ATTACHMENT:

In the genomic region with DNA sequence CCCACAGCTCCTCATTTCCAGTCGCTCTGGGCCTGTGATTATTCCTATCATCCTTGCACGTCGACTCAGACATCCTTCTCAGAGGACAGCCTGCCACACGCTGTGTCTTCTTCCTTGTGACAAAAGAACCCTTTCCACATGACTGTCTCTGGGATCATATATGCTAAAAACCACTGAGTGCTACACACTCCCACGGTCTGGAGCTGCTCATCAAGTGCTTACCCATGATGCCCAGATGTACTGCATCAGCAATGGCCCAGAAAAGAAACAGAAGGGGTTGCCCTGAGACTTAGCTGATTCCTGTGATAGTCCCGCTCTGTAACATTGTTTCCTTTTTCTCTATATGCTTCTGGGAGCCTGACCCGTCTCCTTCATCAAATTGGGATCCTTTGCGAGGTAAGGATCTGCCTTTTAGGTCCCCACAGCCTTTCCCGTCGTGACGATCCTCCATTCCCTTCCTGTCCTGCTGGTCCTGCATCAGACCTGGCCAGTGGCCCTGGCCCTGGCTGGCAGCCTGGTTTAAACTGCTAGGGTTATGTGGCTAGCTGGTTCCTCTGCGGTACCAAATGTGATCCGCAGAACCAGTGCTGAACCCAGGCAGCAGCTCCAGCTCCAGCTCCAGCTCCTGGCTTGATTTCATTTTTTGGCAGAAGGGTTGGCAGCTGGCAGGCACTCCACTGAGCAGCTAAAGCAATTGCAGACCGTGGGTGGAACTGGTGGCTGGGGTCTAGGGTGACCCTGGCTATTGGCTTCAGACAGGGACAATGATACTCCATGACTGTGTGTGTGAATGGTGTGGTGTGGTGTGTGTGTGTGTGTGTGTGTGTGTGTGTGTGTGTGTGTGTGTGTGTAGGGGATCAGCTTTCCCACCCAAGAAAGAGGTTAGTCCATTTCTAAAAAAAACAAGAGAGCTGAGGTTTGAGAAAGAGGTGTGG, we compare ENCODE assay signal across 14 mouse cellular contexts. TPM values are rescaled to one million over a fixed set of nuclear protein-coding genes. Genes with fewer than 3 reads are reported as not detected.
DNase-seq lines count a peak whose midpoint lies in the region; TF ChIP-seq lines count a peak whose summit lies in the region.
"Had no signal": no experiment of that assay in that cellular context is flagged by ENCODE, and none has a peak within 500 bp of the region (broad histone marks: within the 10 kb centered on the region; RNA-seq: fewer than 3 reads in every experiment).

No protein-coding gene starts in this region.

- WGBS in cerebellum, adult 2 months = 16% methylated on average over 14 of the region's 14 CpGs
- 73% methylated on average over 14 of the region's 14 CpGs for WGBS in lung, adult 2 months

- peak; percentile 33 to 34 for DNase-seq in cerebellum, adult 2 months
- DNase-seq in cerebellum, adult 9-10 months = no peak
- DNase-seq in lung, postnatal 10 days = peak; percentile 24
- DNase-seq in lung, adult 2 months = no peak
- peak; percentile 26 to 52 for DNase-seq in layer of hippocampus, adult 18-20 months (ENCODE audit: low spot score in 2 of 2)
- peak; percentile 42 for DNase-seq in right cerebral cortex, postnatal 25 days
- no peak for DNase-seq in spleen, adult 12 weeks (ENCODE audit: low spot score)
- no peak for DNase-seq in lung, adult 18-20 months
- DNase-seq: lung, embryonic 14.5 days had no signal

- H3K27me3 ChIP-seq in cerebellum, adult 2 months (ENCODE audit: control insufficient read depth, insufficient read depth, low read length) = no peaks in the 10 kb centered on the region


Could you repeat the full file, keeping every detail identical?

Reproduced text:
In the genomic region with DNA sequence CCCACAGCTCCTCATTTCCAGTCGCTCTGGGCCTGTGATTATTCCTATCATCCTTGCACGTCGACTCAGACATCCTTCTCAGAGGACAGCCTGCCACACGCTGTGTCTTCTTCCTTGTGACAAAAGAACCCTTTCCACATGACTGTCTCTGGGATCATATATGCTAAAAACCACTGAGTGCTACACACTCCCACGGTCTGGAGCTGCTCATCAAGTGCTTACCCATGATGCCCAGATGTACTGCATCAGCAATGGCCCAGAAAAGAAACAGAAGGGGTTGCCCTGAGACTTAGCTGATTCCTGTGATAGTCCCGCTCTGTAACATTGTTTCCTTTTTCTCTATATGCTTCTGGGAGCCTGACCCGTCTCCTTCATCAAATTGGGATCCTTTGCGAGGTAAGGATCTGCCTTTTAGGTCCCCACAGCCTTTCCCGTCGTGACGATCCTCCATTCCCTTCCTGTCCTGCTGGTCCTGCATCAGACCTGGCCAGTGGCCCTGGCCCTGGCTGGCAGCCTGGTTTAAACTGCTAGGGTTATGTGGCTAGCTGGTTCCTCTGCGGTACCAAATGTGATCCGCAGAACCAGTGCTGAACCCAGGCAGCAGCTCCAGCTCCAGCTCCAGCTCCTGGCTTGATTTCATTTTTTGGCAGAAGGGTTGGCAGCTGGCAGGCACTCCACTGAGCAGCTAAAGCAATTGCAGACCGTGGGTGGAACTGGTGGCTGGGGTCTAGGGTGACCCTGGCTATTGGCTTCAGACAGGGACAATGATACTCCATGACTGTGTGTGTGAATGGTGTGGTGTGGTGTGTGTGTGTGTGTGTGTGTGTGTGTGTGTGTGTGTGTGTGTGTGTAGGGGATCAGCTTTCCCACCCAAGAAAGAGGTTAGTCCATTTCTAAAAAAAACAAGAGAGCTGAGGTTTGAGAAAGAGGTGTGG, we compare ENCODE assay signal across 14 mouse cellular contexts. TPM values are rescaled to one million over a fixed set of nuclear protein-coding genes. Genes with fewer than 3 reads are reported as not detected.
DNase-seq lines count a peak whose midpoint lies in the region; TF ChIP-seq lines count a peak whose summit lies in the region.
"Had no signal": no experiment of that assay in that cellular context is flagged by ENCODE, and none has a peak within 500 bp of the region (broad histone marks: within the 10 kb centered on the region; RNA-seq: fewer than 3 reads in every experiment).

No protein-coding gene starts in this region.

- WGBS in cerebellum, adult 2 months = 16% methylated on average over 14 of the region's 14 CpGs
- 73% methylated on average over 14 of the region's 14 CpGs for WGBS in lung, adult 2 months

- peak; percentile 33 to 34 for DNase-seq in cerebellum, adult 2 months
- DNase-seq in cerebellum, adult 9-10 months = no peak
- DNase-seq in lung, postnatal 10 days = peak; percentile 24
- DNase-seq in lung, adult 2 months = no peak
- peak; percentile 26 to 52 for DNase-seq in layer of hippocampus, adult 18-20 months (ENCODE audit: low spot score in 2 of 2)
- peak; percentile 42 for DNase-seq in right cerebral cortex, postnatal 25 days
- no peak for DNase-seq in spleen, adult 12 weeks (ENCODE audit: low spot score)
- no peak for DNase-seq in lung, adult 18-20 months
- DNase-seq: lung, embryonic 14.5 days had no signal

- H3K27me3 ChIP-seq in cerebellum, adult 2 months (ENCODE audit: control insufficient read depth, insufficient read depth, low read length) = no peaks in the 10 kb centered on the region